Stronger laws aim to keep Queenslanders safe from fire

Time to check your home smoke alarms.

Queenslanders are encouraged to make their homes compliant with new smoke alarm legislation.

The legislation, which aims to make homes in Queensland the safest in Australia, has been applied to new and substantially renovated dwellings since 1 January 2017.

It was introduced as a result of recommendations from a coronial inquest into the tragic deaths of 11 people in the 2011 Slacks Creek fire. 

A Queensland Fire and Emergency Services spokesperson said the legislation required the installation of interconnected, photoelectric smoke alarms because “they are the most effective at providing a fire alert in homes”.

This will apply to all dwellings from 1 January 2027, however any smoke alarms installed in new or substantially renovated dwellings must meet the legislation requirements now.

The new legislation means all Queensland dwellings will be required to have interconnected photoelectric smoke alarms in all bedrooms and hallways that connect bedrooms with the rest of the home, on every level.

“All Queenslanders need to be aware of this legislation to ensure they install compliant interconnected, photoelectric smoke alarms by the required dates,” the QFES spokesperson said.

“The legislation also stipulates the type, positioning and power supply of smoke alarms.” 

The spokesperson said it was also important for smoke alarms to be regularly maintained.

“During a fire, early warning is critical to allow sleeping occupants time to safely evacuate,” the QFES spokesperson said.

“Smoke alarms provide early warning, however, to be effective they must be maintained through regular testing and cleaning.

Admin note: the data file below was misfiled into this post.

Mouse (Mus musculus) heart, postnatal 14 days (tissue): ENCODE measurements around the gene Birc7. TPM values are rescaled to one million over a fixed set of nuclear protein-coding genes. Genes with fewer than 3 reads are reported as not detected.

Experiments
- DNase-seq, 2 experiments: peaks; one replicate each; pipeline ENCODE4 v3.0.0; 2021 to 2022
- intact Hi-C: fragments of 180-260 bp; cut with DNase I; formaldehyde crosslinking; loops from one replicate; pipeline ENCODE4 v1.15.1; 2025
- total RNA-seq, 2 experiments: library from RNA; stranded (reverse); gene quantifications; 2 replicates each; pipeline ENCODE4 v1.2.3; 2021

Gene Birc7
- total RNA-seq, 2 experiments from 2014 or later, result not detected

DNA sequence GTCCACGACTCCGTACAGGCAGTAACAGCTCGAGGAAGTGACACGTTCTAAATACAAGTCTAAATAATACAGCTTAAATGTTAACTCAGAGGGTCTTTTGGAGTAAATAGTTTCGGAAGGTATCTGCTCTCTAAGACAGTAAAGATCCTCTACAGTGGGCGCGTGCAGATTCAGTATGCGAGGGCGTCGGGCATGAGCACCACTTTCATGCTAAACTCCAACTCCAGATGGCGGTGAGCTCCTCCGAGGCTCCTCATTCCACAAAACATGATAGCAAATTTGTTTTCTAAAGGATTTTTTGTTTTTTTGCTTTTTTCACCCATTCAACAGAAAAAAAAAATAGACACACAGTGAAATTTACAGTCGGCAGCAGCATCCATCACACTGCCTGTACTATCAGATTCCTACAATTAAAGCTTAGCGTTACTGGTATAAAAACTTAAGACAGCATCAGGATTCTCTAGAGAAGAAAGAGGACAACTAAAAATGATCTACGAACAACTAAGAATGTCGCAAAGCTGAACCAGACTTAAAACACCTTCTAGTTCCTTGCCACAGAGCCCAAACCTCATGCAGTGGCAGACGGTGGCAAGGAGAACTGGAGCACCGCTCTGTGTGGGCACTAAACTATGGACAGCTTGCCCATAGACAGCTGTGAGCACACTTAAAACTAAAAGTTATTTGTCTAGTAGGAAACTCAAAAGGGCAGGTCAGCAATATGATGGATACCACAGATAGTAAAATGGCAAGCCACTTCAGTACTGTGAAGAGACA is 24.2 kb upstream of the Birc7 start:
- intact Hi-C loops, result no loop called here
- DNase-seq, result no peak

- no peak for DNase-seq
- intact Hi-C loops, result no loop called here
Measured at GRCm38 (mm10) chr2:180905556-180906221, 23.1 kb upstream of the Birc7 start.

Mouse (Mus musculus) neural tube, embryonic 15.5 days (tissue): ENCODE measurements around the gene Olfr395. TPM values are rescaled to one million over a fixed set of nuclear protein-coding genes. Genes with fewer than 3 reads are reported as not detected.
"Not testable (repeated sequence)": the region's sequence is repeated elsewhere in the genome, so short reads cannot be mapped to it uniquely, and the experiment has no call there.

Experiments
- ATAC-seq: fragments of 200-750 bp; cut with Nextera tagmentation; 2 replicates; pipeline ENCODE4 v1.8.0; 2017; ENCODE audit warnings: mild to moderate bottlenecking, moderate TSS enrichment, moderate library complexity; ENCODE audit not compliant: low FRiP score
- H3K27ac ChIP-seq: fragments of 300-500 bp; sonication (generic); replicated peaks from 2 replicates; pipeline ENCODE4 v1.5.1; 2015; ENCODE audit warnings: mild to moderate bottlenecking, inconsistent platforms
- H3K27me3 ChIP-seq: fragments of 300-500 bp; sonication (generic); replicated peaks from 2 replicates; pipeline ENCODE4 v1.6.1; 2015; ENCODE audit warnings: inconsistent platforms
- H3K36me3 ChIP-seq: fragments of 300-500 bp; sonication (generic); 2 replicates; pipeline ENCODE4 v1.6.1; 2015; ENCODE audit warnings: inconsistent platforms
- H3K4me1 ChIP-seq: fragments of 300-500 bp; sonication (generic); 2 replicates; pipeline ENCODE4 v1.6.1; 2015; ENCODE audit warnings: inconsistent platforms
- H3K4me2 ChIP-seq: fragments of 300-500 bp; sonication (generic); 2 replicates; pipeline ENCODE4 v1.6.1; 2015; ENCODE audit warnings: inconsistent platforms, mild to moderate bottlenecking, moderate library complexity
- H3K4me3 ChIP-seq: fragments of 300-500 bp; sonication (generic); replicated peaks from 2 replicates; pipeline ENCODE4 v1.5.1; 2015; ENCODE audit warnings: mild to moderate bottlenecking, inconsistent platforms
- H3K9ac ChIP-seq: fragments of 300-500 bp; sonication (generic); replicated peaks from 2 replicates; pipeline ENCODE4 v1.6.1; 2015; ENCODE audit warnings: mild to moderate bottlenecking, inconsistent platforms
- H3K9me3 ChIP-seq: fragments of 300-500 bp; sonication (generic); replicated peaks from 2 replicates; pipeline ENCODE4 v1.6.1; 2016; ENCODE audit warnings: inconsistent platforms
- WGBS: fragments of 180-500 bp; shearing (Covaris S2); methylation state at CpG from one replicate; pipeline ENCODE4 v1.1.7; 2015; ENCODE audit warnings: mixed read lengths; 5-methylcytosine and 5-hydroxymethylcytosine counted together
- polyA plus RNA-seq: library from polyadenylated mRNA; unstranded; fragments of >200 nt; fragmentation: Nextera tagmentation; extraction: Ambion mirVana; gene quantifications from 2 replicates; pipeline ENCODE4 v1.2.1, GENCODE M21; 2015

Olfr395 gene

“Cleaning helps to remove built-up dust or other matter that may affect the alarm’s performance.

“Testing of smoke alarms can be carried out by using the ‘test’ button and cleaning should be done in line with manufacturer instructions.”

Key points:

  •  The smoke alarm law applies to domestic properties such as houses, townhouses units and apartments. 
  • All homes should be fitted with photoelectric, interconnected smoke alarms in all bedrooms and hallways and on each storey of the home. 
  • Houses and units approved to be built or substantially renovated after 1 January 2017 need to comply with the legislation now. 
  • All houses or units being sold or leased, or existing leases renewed, need to comply before the next lease that commences from 1 January 2022. 
  • All other dwellings need to comply from 1 January 2027. 
  • In addition, if you are replacing a smoke alarm you must replace it with a photoelectric-type alarm. Click here for more information. 

Source: QFES